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Sealing Elements

Technical Handbook O-rings

11. Storage and Age Control of Elastomers


Storage Life
According SAE-ARP5316 issue 1998-11, storage life is the maximum period of time, starting from the time of manufacture, that
an elastomeric seal element, appropriately packaged, may be
stored under specific conditions, after which time it is regarded
as unserviceable for the purpose for which it was originally manufactured. The time of manufacture is the cure date for thermoset
elastomers or the time of conversion into a finished product for
the thermoplastic elastomers.

In practice, longer storage periods may be used especially when


10 or 20 year categories are involved provided the parts are properly stored and periodic checks are performed.
Generally, polyethylene bags stored in cardboard containers or
polyethylene lined craft paper bags insure optimal storage life.
Due to major improvements in compounding technique, storage
life of relatively age-sensitive elastomers in normal warehousing
conditions is considerable. MIL-HDBK-695C provides guidelines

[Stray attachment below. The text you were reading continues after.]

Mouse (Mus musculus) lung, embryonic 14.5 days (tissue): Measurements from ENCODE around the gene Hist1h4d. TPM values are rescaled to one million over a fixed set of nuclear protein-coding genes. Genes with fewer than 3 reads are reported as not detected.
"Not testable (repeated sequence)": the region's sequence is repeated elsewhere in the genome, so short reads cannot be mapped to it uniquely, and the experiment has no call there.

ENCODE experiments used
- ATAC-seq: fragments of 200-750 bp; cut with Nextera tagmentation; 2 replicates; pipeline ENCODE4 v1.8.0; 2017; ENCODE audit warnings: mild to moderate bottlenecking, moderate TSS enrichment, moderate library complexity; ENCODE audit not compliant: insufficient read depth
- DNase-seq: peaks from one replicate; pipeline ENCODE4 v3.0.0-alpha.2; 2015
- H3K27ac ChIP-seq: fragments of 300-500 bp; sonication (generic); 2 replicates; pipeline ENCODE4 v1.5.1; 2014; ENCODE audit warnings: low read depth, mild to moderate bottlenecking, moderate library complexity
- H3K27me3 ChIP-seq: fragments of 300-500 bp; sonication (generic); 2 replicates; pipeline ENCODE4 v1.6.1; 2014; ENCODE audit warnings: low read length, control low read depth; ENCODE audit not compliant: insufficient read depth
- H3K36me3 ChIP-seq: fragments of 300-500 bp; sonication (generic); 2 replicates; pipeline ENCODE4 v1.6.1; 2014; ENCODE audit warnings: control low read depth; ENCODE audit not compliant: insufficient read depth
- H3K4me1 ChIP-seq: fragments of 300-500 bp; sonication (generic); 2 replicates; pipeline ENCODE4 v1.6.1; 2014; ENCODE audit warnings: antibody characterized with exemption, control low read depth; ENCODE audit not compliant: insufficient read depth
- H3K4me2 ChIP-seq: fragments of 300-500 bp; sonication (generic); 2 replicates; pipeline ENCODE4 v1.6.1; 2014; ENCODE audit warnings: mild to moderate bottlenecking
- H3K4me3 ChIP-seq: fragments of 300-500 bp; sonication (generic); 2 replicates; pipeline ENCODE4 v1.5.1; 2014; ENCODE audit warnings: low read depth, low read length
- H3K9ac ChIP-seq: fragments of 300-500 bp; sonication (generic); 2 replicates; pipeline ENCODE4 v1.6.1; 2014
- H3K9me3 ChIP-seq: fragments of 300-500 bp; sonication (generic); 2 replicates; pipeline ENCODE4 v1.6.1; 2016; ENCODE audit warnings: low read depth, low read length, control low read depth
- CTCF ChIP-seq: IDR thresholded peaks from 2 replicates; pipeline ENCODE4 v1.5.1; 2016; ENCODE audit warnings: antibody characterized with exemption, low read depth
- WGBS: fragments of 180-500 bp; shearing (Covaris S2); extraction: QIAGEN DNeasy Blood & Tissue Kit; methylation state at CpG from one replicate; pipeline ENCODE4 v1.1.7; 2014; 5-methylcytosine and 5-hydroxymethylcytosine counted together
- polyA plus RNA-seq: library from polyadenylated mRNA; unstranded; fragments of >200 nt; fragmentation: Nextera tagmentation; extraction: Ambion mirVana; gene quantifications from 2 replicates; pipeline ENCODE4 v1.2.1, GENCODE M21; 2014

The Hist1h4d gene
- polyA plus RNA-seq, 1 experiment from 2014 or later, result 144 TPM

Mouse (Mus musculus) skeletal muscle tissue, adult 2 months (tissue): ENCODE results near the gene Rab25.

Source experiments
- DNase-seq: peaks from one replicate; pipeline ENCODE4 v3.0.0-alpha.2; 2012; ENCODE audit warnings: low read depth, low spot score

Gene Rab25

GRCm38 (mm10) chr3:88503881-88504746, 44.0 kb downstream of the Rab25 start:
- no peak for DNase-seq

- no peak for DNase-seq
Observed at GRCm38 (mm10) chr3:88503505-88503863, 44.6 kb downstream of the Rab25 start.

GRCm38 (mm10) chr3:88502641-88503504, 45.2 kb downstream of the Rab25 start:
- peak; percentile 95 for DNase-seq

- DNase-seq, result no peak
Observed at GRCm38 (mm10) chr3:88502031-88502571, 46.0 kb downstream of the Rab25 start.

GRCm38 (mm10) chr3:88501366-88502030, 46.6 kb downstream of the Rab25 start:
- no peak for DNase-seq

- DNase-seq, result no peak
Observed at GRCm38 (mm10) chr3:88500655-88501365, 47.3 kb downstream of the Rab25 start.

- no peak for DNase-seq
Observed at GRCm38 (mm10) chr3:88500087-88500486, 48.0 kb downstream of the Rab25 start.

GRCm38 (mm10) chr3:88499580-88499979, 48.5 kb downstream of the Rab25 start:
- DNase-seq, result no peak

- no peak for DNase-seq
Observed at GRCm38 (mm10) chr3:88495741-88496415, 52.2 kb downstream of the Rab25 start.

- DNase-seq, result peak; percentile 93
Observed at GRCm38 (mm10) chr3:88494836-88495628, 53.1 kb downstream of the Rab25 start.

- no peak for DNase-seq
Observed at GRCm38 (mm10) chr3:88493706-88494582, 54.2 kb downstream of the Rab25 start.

for recommended shelf life for different O-ring compounds.

Shelf life of elastomers when stored properly is especially determined by the specific compound.
Table 3A-3 is taken from MIL-HDBK-695C and distinguishes 3
basic groups of elastomers. The values in this chart are minimal
values.

Table 3A-3 MIL-HDBK-695C



Type of rubber
20 Years or higher:
Silicone
Fluorosilicone
Polysulfide
Fluorocarbons
Polyacrylate

Common or
Trade Name

ASTM D1418
Abbreviation

ASTM D2000
Abbreviation

MIL-STD-417
Designation

Silicone
Silastic LS
Thiokol
Fluorel, Viton
Acrylic

Q
FVMQ
T
FKM
ACM, ANM

FE
FK
BK
HK
DF, DH

TA
TA
SA
TB

Up to 10 Years:
Chlorosulfonated Polyethylene
Isobutylene/Isoprene
Polychloroprene
Polyether Urethane
Polypropylene oxide
Ethylene/propylene
Ethylene/propylenediene
Epichlorohydrin

Hypalon
Butyl
Neoprene
Urethane
Propylene oxide
Ethylene propylene
Ethylene propyleneterpolymercopolymer
Hydrin 100

CSM
IIR
CR
EU
GPO
EPDM
EPM
CO

CE
AA, BA
BC, BE
BG
-
BA, CA
BA, CA
-

RS
SC
-

Up to 5 years:
Butadiene/acrylonitrile
Butadiene/styrene
Cis-polybutadiene
Cis 1, 4, polyisoprene
Cis 1, 4, polyisoprene
Polyester Urethane

Nitrile, NBR
SBR
Butadiene
Natural, pale crepe
Synthetic natural
Urethane

NBR
SBR
BR
NR
IR
AU

BF, BG, BK, CH


AA, BA
AA
AA
AA
-

SB
RS
RN
RN
RN
-

127
All the information in this documentation has been compiled with the greatest of care.
Despite this we can bear no responsibility whatsoever for any errors present in the documentation. The recommendations are intended as guidelines.

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Sealing Elements
Technical Handbook O-rings

11. Storage and Age Control of Elastomers


Experience has demonstrated that storage conditions are much
more important in determining the useful life of O-rings than is
time. SAE-ARP5316 addresses the general requirements for data